The Woman Who Left

The Woman Who Left poster

The Woman Who Left movie poster

Following a middle-aged woman trying to find her place in the world after having wrongfully spent 30 years in a jail, The Woman Who Left isn’t a movie for everybody: Clocking at 3 hours and 46 minutes, this black and work with subtitles is composed of lengthy sequences designed to capture life realistically.

Loosely based on a Tolstoy premise and directed by Lav Diaz, an award-winning filmmaker known for socio-political films running up to 11 hours, The Woman Who Left brushes a dark portray of a country – 90’s Philippines – plagued by corruption and kidnappings.

After getting out of jail, Horacia (Charo Santos-Concio) goes on the mission to find her missing son as well as the man responsible for her incarceration, her ex-boyfriend now criminal boss Rodrigo (Michael De Mesa). Witnessing social injustice and meeting various misfits who, just like her, have been abandoned by society, the kind ex-teacher slowly starts to develop bitter and vengeful feelings that will take an unexpected turn.

Filmed in austere black and white, The Woman Who Left is a naturalistic movie showing life like it is, which means time isn’t a restriction in Mr. Diaz’s universe: you can see two people drunkenly dancing for 20 minutes without anything major happening because it’s a real-life representation.  I must admit that even if you enjoy slow arthouse films, this one was quite challenging and I had to split it in 2 screening sessions.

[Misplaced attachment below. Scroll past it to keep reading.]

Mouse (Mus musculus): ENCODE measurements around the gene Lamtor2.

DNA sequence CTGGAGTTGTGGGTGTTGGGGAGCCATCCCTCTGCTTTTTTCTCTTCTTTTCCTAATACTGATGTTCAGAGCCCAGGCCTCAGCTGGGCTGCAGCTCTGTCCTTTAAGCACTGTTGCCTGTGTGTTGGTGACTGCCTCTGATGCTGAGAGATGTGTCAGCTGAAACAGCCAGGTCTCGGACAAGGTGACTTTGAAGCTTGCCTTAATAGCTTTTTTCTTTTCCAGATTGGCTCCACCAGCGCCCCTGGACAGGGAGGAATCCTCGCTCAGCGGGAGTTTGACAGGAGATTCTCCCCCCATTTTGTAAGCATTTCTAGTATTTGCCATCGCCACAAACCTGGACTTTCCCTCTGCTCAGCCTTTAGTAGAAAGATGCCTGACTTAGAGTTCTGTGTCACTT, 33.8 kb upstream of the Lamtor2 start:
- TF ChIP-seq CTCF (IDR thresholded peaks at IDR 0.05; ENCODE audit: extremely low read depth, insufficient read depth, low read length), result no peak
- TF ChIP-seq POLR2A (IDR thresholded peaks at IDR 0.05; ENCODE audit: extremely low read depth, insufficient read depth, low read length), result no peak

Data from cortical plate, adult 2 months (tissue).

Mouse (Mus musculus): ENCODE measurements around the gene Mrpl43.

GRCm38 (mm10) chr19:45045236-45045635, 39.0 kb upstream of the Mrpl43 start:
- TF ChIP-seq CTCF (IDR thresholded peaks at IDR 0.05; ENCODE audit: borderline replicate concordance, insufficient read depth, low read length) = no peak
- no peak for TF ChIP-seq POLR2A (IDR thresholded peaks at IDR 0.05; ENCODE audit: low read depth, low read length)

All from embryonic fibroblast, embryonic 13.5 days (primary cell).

By letting his camera roll endlessly, Mr. Diaz tries to make us experience the characters’ despair and pain and at times he succeeds while in other cases he just loses our attention – mostly around halfway when introducing new characters.  I particularly enjoyed 2 sequences, one where Rodrigo is confessing he’s not a good man at church and the other one where Horacia and her transvestite friend are talking and partying. Both moments feel so real and are so emotionally rough that you almost feel like you’re the third person in the room. And if everything looks so genuine, it’s for the most part thanks to Ms. Santos-Concio’s subtle performance, alternating between kindness and toughness with unequal ease, which isn’t even more surprising as it marks her return to acting after almost 2 decades as a CEO and producer.

When the end comes, it’s a relief both for Horacia and the audience most likely exhausted by such a demanding experience. While The Woman Who Left might not be as flawless and rich as similarly long works from the likes of Andrei Tarkovsky (Solaris, Andrei Rublev)  or Akira Kurosawa (Seven Samourai, Ran), it is an adventure worth taking if you’re a true cinephile.

Director: Lav Diaz – Actors: Charo Santos-Concio, John Lloyd Cruz – Running Time: 3:46 – Year: 2016 – Country: Philippines
Click here to watch the The Woman Who Left trailer
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Fred Thom

Fred Thom

Editor-in-Chief/Founder/Film Critic at Plume Noire
The founder and editor-in-chief of Plume Noire, Fred Thom covers film festivals and writes movie reviews. He was born in Marseilles, France and is now living in Los Angeles, California.
Fred Thom

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